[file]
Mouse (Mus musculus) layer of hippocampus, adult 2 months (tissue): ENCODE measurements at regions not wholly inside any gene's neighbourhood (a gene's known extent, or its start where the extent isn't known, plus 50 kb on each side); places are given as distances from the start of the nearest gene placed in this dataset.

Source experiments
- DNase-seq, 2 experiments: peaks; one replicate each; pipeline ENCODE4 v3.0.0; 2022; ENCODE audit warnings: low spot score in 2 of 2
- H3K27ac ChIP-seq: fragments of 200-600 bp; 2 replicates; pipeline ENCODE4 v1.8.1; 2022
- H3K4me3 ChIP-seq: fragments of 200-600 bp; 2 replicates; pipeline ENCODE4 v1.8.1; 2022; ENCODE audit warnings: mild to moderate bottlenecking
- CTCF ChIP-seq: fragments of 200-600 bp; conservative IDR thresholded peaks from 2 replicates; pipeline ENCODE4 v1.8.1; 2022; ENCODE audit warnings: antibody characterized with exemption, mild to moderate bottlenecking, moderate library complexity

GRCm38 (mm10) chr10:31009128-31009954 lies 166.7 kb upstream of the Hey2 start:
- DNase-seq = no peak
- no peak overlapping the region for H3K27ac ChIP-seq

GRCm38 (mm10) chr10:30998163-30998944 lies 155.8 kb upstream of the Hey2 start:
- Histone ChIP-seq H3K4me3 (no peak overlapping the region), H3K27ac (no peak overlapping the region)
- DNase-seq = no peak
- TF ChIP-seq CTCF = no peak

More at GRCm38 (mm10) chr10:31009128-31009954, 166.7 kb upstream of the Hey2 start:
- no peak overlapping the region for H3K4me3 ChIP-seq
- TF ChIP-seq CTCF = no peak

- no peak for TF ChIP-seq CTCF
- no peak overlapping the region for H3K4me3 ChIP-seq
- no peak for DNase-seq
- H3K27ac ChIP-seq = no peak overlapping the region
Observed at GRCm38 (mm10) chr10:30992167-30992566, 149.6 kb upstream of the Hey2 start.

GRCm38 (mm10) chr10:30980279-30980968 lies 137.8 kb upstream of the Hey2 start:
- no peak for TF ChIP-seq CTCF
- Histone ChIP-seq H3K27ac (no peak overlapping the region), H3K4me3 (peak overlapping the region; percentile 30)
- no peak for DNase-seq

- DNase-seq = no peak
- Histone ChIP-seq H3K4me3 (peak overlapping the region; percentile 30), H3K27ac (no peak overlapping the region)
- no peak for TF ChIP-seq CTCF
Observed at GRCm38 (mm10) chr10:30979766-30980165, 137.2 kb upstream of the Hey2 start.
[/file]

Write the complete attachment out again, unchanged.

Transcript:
Mouse (Mus musculus) layer of hippocampus, adult 2 months (tissue): ENCODE measurements at regions not wholly inside any gene's neighbourhood (a gene's known extent, or its start where the extent isn't known, plus 50 kb on each side); places are given as distances from the start of the nearest gene placed in this dataset.

Source experiments
- DNase-seq, 2 experiments: peaks; one replicate each; pipeline ENCODE4 v3.0.0; 2022; ENCODE audit warnings: low spot score in 2 of 2
- H3K27ac ChIP-seq: fragments of 200-600 bp; 2 replicates; pipeline ENCODE4 v1.8.1; 2022
- H3K4me3 ChIP-seq: fragments of 200-600 bp; 2 replicates; pipeline ENCODE4 v1.8.1; 2022; ENCODE audit warnings: mild to moderate bottlenecking
- CTCF ChIP-seq: fragments of 200-600 bp; conservative IDR thresholded peaks from 2 replicates; pipeline ENCODE4 v1.8.1; 2022; ENCODE audit warnings: antibody characterized with exemption, mild to moderate bottlenecking, moderate library complexity

GRCm38 (mm10) chr10:31009128-31009954 lies 166.7 kb upstream of the Hey2 start:
- DNase-seq = no peak
- no peak overlapping the region for H3K27ac ChIP-seq

GRCm38 (mm10) chr10:30998163-30998944 lies 155.8 kb upstream of the Hey2 start:
- Histone ChIP-seq H3K4me3 (no peak overlapping the region), H3K27ac (no peak overlapping the region)
- DNase-seq = no peak
- TF ChIP-seq CTCF = no peak

More at GRCm38 (mm10) chr10:31009128-31009954, 166.7 kb upstream of the Hey2 start:
- no peak overlapping the region for H3K4me3 ChIP-seq
- TF ChIP-seq CTCF = no peak

- no peak for TF ChIP-seq CTCF
- no peak overlapping the region for H3K4me3 ChIP-seq
- no peak for DNase-seq
- H3K27ac ChIP-seq = no peak overlapping the region
Observed at GRCm38 (mm10) chr10:30992167-30992566, 149.6 kb upstream of the Hey2 start.

GRCm38 (mm10) chr10:30980279-30980968 lies 137.8 kb upstream of the Hey2 start:
- no peak for TF ChIP-seq CTCF
- Histone ChIP-seq H3K27ac (no peak overlapping the region), H3K4me3 (peak overlapping the region; percentile 30)
- no peak for DNase-seq

- DNase-seq = no peak
- Histone ChIP-seq H3K4me3 (peak overlapping the region; percentile 30), H3K27ac (no peak overlapping the region)
- no peak for TF ChIP-seq CTCF
Observed at GRCm38 (mm10) chr10:30979766-30980165, 137.2 kb upstream of the Hey2 start.